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Date: Tue, 31 Aug 1999 23:37:02 -0500 (CDT)
From: rich@pencil.math.missouri.edu (Rich Winkel)
Organization: PACH
Subject: CHINA: Beijing Clamps New Ban on Prostitution
Article: 74423
To: undisclosed-recipients:;
Message-ID: <bulk.7317.19990901091619@chumbly.math.missouri.edu>

/** ips.english: 428.0 **/
** Topic: DEVELOPMENT-CHINA: Beijing Clamps New Ban on Prostitution **
** Written 9:05 PM Aug 30, 1999 by newsdesk in cdp:ips.english **

Beijing Clamps New Ban on Prostitution

By Antoaneta Bezlova, IPS, 30 August 1999

BEIJING, Aug 30 (IPS) - Prostitution in China was deemed dead five decades ago, under the purges and puritan policies of Chairman Mao Zedong, but this vice has reappeared—and under a different name.

'San pei' is the new enemy of the communist censors of morals. It is an obscure term for what translates into the 'three companies' offered by numerous hostesses of nightclubs and karaoke bars throughout China.

Some say the three kinds of company refer to chatting, drinking and dancing with clients, others assert it implies dancing, drinking, and sleeping with them.

Whatever the exact meaning, the government has declared a war on the practice. In July China's cabinet, the State Council, announced a new regulation forbidding nightclub and karaoke bar hostesses from offering 'san pei' services.

Full enforcement of the ban is expected to begin Sep 1.

It was premier Zhu Rongji's personal initiative to slap a ban on 'san pei', says Dr Li Yinhe, one of China's foremost researchers into sexual behaviour and a professor at the Chinese Academy of Social Sciences.

The government had to take measures as there is nothing in our constitution which outlaws prostitution. At the time when the new constitution was drafted, prostitution was considered exterminated, Li explains.

Beijing's announcement of a nationwide regulation which bans payment to club hostesses for chat sessions and more, is a tacit recognition of the widespread existence of prostitution in the country.

After denying for many years that economic reforms introduced by late leader Deng Xiaoping in the late 1970s have brought back 'Western vices' to China, the government has at last moved to fight them.

In the past, there have been only sporadic 'sweeping campaigns' aimed at eliminating what the authorities call the yellow vice. The last clean-up for instance, targeted massage parlors where hundreds of migrant girls are said to make a living as sex workers.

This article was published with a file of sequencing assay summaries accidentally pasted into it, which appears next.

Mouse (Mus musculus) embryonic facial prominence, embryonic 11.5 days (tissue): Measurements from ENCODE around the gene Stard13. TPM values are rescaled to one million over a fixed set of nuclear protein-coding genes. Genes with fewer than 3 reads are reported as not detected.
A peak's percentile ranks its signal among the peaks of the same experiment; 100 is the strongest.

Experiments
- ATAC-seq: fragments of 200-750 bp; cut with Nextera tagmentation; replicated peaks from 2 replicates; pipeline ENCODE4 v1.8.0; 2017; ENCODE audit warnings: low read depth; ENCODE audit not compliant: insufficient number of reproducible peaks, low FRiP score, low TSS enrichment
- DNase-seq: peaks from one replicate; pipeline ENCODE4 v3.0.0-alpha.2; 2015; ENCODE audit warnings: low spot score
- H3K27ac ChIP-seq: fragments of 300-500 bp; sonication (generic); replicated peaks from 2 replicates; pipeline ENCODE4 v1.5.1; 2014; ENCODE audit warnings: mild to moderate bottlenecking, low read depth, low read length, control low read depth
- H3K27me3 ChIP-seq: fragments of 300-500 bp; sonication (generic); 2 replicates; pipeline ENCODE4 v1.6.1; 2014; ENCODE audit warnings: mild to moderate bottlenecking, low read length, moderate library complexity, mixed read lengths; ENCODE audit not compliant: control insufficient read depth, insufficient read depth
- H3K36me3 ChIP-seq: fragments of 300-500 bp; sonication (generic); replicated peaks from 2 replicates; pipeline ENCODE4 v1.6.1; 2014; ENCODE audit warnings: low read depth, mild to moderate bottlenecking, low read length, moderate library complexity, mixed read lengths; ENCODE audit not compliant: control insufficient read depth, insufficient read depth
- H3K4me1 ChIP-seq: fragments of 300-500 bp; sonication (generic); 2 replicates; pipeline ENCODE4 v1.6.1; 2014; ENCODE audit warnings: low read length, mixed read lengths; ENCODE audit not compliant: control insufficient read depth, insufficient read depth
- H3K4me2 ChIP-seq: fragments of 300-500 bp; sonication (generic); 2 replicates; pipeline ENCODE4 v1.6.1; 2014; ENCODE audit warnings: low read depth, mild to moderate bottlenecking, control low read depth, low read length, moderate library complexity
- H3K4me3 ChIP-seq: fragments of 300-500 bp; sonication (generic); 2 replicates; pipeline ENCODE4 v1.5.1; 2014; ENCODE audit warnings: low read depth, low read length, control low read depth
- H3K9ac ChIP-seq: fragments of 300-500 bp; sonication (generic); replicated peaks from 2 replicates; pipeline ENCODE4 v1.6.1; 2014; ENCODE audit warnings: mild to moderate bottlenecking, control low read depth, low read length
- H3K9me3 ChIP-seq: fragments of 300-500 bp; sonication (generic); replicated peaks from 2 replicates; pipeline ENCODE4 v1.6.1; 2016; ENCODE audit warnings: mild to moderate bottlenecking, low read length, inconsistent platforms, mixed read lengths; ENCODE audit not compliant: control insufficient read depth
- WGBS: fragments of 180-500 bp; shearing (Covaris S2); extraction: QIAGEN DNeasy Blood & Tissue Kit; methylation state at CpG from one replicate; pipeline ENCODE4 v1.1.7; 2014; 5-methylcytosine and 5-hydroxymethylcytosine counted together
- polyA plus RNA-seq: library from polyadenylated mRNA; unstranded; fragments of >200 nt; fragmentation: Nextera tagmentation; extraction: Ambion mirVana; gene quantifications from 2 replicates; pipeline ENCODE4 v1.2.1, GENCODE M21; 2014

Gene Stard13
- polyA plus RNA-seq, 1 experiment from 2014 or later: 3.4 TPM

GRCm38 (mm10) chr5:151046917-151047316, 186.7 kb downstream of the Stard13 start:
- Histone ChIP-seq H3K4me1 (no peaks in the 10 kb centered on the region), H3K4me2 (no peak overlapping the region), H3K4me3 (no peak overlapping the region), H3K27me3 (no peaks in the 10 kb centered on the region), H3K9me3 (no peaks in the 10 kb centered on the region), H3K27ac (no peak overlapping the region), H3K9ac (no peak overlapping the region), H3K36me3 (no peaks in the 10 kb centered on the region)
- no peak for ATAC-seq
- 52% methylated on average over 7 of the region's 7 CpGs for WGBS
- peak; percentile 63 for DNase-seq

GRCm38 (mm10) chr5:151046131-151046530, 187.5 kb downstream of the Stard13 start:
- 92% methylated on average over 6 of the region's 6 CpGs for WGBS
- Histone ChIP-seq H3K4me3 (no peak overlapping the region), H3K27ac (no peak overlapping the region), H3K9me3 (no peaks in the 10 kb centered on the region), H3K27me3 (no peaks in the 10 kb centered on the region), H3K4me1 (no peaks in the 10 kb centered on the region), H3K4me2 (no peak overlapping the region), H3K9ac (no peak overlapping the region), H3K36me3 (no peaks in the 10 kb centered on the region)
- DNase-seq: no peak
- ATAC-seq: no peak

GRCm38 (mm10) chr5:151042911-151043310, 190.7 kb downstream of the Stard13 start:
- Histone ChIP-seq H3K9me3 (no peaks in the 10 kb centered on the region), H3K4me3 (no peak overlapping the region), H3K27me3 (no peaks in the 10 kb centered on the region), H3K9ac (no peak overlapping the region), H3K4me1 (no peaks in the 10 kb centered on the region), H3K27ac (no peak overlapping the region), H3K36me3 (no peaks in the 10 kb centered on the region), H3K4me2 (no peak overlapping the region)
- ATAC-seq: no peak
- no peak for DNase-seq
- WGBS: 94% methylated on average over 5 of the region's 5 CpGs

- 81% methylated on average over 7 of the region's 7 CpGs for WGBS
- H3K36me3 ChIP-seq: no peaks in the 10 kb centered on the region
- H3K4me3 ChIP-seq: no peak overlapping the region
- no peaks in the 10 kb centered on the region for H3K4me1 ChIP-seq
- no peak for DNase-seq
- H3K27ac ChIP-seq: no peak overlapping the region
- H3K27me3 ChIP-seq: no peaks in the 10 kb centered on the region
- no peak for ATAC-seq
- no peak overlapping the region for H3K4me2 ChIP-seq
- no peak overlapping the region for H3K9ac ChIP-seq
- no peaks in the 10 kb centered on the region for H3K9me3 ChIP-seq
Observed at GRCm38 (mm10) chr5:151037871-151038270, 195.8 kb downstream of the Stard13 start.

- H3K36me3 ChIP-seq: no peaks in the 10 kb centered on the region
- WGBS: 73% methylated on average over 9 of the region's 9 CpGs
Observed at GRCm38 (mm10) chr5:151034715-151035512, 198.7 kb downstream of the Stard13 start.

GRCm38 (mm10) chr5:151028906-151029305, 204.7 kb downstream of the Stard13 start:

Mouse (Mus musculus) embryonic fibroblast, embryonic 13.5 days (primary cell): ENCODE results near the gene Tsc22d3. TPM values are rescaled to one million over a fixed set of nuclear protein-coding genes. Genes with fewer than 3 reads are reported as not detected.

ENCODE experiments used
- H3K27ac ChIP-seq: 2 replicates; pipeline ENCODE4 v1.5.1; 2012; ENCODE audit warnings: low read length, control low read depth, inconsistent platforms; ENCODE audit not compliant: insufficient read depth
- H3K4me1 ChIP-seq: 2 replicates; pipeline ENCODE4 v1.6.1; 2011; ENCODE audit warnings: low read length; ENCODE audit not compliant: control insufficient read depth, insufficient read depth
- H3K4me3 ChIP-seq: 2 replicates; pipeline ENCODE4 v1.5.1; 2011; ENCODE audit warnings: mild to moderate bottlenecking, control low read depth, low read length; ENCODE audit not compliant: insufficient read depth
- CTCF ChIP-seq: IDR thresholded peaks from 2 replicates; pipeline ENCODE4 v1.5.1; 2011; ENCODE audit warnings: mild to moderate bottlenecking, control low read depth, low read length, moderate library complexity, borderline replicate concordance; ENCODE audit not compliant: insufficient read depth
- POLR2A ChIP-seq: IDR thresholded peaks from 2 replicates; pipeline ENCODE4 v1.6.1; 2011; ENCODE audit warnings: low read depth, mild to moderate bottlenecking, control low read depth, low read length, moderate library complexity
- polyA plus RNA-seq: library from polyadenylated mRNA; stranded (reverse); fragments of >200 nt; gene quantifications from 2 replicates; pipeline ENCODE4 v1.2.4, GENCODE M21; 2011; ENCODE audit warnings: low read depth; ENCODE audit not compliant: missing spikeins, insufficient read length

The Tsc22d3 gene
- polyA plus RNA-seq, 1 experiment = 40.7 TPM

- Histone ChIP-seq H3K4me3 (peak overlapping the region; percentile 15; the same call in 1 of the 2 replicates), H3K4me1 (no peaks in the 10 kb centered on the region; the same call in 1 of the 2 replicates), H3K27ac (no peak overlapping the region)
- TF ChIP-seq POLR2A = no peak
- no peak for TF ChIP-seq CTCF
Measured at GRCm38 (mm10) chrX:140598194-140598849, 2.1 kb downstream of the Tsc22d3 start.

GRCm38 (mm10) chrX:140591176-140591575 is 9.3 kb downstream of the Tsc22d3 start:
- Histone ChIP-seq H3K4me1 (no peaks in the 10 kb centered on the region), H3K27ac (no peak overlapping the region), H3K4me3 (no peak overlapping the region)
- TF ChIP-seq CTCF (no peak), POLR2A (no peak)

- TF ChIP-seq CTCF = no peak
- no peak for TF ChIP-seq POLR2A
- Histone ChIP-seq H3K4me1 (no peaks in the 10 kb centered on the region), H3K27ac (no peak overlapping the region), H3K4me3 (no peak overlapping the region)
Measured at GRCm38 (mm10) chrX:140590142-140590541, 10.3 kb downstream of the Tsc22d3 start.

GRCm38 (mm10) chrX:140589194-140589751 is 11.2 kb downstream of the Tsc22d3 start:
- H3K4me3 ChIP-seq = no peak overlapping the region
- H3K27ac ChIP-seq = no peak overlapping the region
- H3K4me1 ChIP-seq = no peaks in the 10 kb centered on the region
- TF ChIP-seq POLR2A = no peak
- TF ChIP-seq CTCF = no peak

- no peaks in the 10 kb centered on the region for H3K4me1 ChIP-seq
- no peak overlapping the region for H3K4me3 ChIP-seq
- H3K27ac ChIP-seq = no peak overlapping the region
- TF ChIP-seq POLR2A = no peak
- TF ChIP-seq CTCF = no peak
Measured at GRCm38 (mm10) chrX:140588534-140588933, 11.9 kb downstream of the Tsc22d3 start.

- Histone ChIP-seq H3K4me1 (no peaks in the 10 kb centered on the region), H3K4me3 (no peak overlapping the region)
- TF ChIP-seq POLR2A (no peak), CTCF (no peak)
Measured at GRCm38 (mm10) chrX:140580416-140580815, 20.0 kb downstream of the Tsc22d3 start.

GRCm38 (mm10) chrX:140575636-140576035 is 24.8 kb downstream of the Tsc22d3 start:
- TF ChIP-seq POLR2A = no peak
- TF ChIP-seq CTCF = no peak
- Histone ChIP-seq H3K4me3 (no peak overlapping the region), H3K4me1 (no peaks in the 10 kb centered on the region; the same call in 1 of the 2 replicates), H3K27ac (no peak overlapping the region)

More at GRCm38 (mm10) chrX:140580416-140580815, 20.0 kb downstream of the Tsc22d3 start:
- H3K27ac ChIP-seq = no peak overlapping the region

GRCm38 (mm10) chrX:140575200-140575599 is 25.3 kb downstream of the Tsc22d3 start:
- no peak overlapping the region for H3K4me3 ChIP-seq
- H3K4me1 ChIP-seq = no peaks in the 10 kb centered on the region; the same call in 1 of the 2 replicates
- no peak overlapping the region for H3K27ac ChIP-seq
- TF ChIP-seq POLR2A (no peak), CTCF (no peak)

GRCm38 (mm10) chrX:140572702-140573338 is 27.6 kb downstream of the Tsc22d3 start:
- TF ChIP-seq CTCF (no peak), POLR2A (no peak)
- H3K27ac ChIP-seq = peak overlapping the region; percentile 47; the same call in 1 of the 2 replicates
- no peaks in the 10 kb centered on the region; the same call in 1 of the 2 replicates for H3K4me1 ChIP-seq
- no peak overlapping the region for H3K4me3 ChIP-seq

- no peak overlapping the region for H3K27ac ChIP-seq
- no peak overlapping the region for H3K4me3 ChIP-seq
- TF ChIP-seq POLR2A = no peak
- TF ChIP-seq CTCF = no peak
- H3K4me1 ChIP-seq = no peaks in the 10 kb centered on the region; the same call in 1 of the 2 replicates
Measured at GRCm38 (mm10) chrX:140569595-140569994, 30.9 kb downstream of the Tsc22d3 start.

The official Xinhua News Agency reported in June that one-fifth of massage parlors inspected by the police all over the country were involved in vice.

In Beijing, according to a top officer from the Ministry of Public Security, police inspected more than 10,000 massage parlors and fined 6,162 for being involved in prostitution.

In Beijing there are streets lined up with small beauty and massage parlors, says a woman who works as a hairdresser in one of Beijing's downtown hotels. During the day, you can get a massage or your hair done there but in the evening, most of these places sell girls' flesh.

She insists that things like that never happen in big hotels in Beijing, because the capital is too concerned with its image of a modern socialist city.

In the country however, the picture looks different. In other cities, it is a routine for hotel guests to receive calls offering them a traditional Chinese massage and a girl to go with it, she says.

The main reason for the spread of prostitution has been the severance of the cradle-to-grave welfare net and rise of unemployment as the government is tries to shed the financial burden of ailing state-owned firms.

Indeed, a U.S.-based human rights group estimates that women in China had lost out more than anyone in the country's move to a more market-based economy.

Human Rights in China said earlier this year that while women made up less than 40 percent of the formal urban workforce, they had suffered 60 percent of the lay-offs in the sector.

It quoted also World Health Organisation figures as saying China was the only country in the world where higher rates of suicide were reported for women than men: With only 21 percent of the world's women, it has 56 percent of the world's female suicides, the group's statement said

Dr Li Yinhe sees the ban on 'san pei' as a positive measure to curb rampant vice, but says it will also hurt many migrant women who come to the cities to look for a job.

It is wrong to believe that all these women out there in the bars are wicked, she says. They are young and pretty and want to make a living.

There are hundreds of thousands of 'san pei' hostesses scattered throughout the country, but Guangdong—the quasi- capitalist bastion of the south—probably has the most. As a result, nightclubs in Guangdong have been given two months to make adjustments before the new policy takes effect in September.

The Guangzhou-based 'Nanfang Daily' reported that nightclub and karaoke managers in the south were hoping that while the government now frowns at 'san pei', its new ban will remain a threat to their businesses only on paper.

Some nightclubs have already drawn up counter-measures, such as renaming the hostesses 'disc jockeys' or 'uniformed waitresses'.